Australian researchers develop method to recycling carbon and glass fibre composites


Wind turbines

Researchers at the University of Sydney have developed new methods to solve a major source of future waste from the automotive, aerospace and renewable industries.

It’s estimated that by 2030 carbon and glass fibre composites (CFRP), materials commonly used in wind turbine blades, hydrogen tanks, airplanes, yachts, construction, and car manufacturing, will be a key waste stream worldwide.

The annual accumulation of CFRP waste from aircraft and wind turbine industries alone is projected to reach 840,300 tonnes by 2050 – the equivalent of 34 full stadiums – if suitable recycling methods are not adopted. 

While recycling methods do exist, most of this waste currently goes to landfill or is incinerated. The production of “virgin” composites has further implications for the environment too, including resource depletion and high energy input during production. 

This is despite the existence of numerous methods to recycle carbon fibre composites which a research team at the University of Sydney says, if fully implemented, have the potential to significantly reduce energy use by 70 percent and prevent key streams of materials from going to waste. 

“Carbon fibre composites are considered a ‘wonder’ material – they are durable, resistant to weathering and highly versatile – so much so that their use is projected to increase by at least 60 percent in the next decade alone,” said Dr Hadigheh from the School of Civil Engineering.

It’s been estimated that around 500,000 tonnes of carbon and glass fibre composite waste from the renewable energy sector will exist by 2030.

“But this huge growth also brings a huge increase in waste. For instance, it’s been estimated that around 500,000 tonnes of carbon and glass fibre composite waste from the renewable energy sector will exist by 2030.”

To tackle this issue, Dr Hadigheh and his recent PhD graduate Dr Yaning Wei have developed a new recycling method for carbon and glass fibre composites in a bid to prevent from end-of-generation materials going to landfill. Published in Composites Part B: Engineering their approach ensures increased material recovery and improved energy efficiency compared to previous methods.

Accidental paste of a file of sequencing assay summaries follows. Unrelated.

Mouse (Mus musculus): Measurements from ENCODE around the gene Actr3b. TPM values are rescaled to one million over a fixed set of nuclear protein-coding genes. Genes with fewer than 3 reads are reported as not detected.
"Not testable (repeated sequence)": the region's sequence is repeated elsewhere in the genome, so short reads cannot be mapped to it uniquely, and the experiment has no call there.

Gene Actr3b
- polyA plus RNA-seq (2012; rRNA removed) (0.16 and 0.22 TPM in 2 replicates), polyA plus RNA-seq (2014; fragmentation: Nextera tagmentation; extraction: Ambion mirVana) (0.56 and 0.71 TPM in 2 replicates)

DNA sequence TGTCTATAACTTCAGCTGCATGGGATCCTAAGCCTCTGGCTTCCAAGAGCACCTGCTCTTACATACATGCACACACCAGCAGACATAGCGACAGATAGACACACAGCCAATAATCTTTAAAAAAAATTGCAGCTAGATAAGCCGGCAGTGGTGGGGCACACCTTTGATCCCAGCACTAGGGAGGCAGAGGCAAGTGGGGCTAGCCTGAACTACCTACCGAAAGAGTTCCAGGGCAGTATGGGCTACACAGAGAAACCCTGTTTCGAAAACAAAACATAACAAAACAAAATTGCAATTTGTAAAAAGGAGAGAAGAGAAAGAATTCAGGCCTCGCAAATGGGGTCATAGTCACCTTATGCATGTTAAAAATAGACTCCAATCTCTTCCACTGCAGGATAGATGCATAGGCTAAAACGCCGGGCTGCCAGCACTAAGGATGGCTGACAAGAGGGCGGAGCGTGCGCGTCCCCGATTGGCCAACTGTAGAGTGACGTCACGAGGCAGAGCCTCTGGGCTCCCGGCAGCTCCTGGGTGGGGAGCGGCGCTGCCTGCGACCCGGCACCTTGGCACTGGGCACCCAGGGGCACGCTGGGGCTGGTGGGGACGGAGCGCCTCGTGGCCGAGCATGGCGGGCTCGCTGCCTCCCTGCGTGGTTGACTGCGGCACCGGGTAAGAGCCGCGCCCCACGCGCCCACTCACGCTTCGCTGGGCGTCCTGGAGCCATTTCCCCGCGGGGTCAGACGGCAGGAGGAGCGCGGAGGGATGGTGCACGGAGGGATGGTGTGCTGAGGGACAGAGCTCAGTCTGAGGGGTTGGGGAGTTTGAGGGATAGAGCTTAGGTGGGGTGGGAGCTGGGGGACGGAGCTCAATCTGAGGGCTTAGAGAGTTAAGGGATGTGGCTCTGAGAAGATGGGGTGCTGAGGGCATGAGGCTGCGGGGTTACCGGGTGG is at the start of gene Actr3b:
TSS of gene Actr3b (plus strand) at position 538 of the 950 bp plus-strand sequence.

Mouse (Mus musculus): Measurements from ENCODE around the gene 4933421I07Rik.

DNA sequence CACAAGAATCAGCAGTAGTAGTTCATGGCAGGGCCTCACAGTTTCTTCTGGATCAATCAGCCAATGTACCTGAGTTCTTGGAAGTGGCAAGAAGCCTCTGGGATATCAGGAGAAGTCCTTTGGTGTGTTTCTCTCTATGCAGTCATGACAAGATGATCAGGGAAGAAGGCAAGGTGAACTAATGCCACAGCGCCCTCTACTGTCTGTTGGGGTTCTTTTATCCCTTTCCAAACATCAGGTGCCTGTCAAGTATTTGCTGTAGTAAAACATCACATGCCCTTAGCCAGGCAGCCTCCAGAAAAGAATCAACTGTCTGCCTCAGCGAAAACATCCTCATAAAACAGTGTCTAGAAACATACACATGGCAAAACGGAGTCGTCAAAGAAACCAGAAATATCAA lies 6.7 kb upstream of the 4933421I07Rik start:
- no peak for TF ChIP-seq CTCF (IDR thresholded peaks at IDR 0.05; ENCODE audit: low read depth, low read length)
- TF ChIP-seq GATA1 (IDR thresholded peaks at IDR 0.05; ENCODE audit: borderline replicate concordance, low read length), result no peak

“Our kinetic analysis revealed that pre-treated CFRP undergoes an additional reaction stage, enabling enhanced breakdown at lower temperatures compared to untreated CFRP,” said Dr Hadigheh. The solvolysis pre-treatment not only facilitates greater breakdown but also preserves the mechanical properties of fibres by reducing heat consumption during recycling.”

Recycled fibres obtained from pre-treated CFRP retained up to 90 percent of their original strength, surpassing the strength of fibres recovered through thermal degradation alone by 10 percent.

“To demonstrate the real-world applicability of our method, we successfully recycled part of a bicycle frame and airplane scraps made of CFRP composites using our hybrid approach. These results not only validate the effectiveness of chemical pre-treatment but also demonstrate the improved mechanical characteristics of the recycled carbon fibres,” said Dr Hadigheh.

Reclaiming carbon fibre

In a previous paper, the team also presented a detailed evaluation of 10 different carbon and glass fibre composite waste treatment systems based on economic efficiency and environmental effects, taking into consideration the type of waste material and its geographical location. 

Dr Hadigheh’s team found that solvolysis – a method whereby materials can be broken down with an application of solvent under a specific pressure and temperature – could reclaim carbon fibre while delivering a high net profit. Thermal recycling methods such as catalytic pyrolysis and pyrolysis coupled with oxidation also provided a high economic return. 

Solvolysis and electrochemical methods were also shown to lead to substantially lower CO2 emissions into the atmosphere than landfilling and incineration. 

A huge opportunity

The researchers said that manufacturers should look beyond continuously creating virgin material and, in parallel, develop recycled products from end-of-life streams.

“This is a huge opportunity,” said Dr Wei. “And not only because various modes of recycling are cost-effective and minimally impactful on the environment.”

“In an era of mounting supply chain disruptions, local recycled products can provide a more immediate product when compared to imports and create a burgeoning advanced manufacturing industry.

“While awareness of everyday consumer recycling is increasing and plastic waste is in the spotlight, Australia must urgently consider wide-scale recycling of new generation construction materials before they mount up as another waste problem and are put into the ‘too hard basket’.”

Dr Hadigheh’s team is also developing methods for the recycling of composite materials and recently patented a machine to precisely align recycled carbon fibres, so that they can be repurposed.

Send this to a friend